A common failing among churches is the attempt to handle an allegation of abuse through a process that does not take into account power differentials. When power differentials are maintained and secrecy is encouraged, victims suffer re-victimization. Thus, in this article, I focus on the injustice use of “a just resolution” process in the UMC. When there is credible evidence of sexual misconduct by clergy or other ministerial leaders, an informal process of resolution is inadvisable and unjust. When caring for a victim of sexual assault, the procedures are as important as the outcome.

Inadequate Supervisory Response

The UMC provides a supervisory process for handling complaints of sexual misconduct (Book of Discipline 2016, para. 362). “A complaint is a written and signed statement claiming misconduct” and may be written by anyone with knowledge of the alleged offense—either the primary victim or a third party. The person writing the complaint is identified as the complainant; the accused is the respondent. When a bishop receives a complaint, one of the options available to the bishop is to begin a “supervisory response.” This is a point where the UMC’s procedures can begin to fail victims of abuse.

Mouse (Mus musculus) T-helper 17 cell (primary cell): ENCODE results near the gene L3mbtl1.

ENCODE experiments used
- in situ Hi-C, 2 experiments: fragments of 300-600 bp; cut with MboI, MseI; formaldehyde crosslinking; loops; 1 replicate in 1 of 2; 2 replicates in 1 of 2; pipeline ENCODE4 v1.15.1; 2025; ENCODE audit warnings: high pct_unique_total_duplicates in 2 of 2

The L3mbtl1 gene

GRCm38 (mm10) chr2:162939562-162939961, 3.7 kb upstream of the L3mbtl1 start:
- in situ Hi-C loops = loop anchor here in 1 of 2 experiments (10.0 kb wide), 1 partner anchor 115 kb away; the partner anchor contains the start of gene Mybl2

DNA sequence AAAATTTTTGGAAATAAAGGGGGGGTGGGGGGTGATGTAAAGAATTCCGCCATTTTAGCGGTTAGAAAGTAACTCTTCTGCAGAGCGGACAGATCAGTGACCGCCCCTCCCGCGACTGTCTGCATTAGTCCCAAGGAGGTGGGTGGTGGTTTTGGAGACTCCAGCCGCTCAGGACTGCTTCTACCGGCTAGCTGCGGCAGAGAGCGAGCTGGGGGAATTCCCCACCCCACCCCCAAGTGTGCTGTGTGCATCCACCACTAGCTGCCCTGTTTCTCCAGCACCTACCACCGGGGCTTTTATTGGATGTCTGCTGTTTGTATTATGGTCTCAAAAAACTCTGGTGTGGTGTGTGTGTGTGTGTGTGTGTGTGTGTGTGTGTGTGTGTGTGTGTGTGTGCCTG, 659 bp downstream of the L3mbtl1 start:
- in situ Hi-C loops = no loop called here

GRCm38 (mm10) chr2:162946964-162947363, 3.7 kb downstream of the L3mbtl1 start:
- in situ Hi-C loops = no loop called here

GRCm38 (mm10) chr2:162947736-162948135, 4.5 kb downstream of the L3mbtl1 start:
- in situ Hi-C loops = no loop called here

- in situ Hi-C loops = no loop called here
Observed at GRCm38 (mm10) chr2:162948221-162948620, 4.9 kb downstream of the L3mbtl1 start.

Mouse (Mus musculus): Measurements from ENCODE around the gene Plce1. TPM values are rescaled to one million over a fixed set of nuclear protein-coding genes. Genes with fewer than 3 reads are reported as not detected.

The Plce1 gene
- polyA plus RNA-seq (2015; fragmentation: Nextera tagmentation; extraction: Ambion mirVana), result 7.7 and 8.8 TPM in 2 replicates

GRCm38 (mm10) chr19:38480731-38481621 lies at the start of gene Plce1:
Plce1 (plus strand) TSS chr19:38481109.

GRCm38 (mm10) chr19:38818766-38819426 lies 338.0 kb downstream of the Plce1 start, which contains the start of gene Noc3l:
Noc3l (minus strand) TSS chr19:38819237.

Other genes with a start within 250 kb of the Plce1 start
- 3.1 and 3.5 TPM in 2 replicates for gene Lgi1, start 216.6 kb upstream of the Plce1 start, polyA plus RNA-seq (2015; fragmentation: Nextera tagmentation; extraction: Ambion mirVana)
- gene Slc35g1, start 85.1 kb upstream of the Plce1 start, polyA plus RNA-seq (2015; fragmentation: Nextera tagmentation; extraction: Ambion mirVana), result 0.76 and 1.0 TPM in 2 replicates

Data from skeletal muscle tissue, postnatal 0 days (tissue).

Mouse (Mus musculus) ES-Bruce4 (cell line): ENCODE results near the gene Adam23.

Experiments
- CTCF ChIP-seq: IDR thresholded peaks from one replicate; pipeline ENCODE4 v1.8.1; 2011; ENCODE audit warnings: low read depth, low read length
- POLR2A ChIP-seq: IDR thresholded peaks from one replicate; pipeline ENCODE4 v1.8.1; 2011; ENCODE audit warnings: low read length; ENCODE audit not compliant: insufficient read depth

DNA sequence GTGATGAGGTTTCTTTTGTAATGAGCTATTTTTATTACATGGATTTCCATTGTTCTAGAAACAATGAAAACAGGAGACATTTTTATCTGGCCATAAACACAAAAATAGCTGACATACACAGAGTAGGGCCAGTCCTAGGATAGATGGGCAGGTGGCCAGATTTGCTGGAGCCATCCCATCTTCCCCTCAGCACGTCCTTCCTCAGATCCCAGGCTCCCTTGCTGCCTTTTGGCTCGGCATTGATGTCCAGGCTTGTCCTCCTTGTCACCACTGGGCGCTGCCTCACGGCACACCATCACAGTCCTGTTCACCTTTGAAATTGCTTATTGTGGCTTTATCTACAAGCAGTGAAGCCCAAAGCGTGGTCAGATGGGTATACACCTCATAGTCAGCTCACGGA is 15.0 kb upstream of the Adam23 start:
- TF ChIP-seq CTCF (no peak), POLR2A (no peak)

The supervisory response is an informal process for handling allegations. “The response is pastoral and administrative and shall be directed toward a just resolution among all parties. It is not part of any judicial process.” This is an admirable goal: “a just resolution among all parties.” It is important to note that sometimes the supervisory process does not fail the victim. However, the process includes many potential pitfalls. Not only does the UMC’s supervisory process fail to center the well-being of the alleged victim, the process does not even include the victim if the complaint is made by a third party.

The UMC’s supervisory response process is problematic in several other ways. The process assumes no guilt. “The complaint shall be treated as an allegation.” The process treats the parties as equals having a disagreement. Additionally, the process is secret. There is no written record and parties are usually asked to sign a confidentiality agreement. Fundamentally problematic, the process to reach a just resolution is patterned after mediation.